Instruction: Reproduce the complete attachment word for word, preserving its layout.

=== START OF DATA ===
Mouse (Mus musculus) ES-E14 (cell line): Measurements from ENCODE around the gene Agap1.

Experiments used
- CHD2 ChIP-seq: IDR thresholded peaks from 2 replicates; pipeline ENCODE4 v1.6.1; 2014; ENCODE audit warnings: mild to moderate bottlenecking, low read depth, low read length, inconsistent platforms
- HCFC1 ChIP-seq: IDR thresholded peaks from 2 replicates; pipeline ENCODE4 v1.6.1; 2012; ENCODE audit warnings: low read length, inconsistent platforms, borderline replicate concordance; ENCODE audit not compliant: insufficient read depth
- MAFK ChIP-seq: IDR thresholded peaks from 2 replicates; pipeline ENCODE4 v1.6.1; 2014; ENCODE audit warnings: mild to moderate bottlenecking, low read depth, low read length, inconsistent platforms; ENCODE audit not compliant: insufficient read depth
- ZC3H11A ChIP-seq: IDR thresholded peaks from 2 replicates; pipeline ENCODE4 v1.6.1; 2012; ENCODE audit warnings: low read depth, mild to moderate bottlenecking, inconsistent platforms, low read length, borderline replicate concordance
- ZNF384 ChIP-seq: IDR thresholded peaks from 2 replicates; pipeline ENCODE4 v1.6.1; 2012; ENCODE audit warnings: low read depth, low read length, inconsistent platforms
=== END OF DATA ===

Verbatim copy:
Mouse (Mus musculus) ES-E14 (cell line): Measurements from ENCODE around the gene Agap1.

Experiments used
- CHD2 ChIP-seq: IDR thresholded peaks from 2 replicates; pipeline ENCODE4 v1.6.1; 2014; ENCODE audit warnings: mild to moderate bottlenecking, low read depth, low read length, inconsistent platforms
- HCFC1 ChIP-seq: IDR thresholded peaks from 2 replicates; pipeline ENCODE4 v1.6.1; 2012; ENCODE audit warnings: low read length, inconsistent platforms, borderline replicate concordance; ENCODE audit not compliant: insufficient read depth
- MAFK ChIP-seq: IDR thresholded peaks from 2 replicates; pipeline ENCODE4 v1.6.1; 2014; ENCODE audit warnings: mild to moderate bottlenecking, low read depth, low read length, inconsistent platforms; ENCODE audit not compliant: insufficient read depth
- ZC3H11A ChIP-seq: IDR thresholded peaks from 2 replicates; pipeline ENCODE4 v1.6.1; 2012; ENCODE audit warnings: low read depth, mild to moderate bottlenecking, inconsistent platforms, low read length, borderline replicate concordance
- ZNF384 ChIP-seq: IDR thresholded peaks from 2 replicates; pipeline ENCODE4 v1.6.1; 2012; ENCODE audit warnings: low read depth, low read length, inconsistent platforms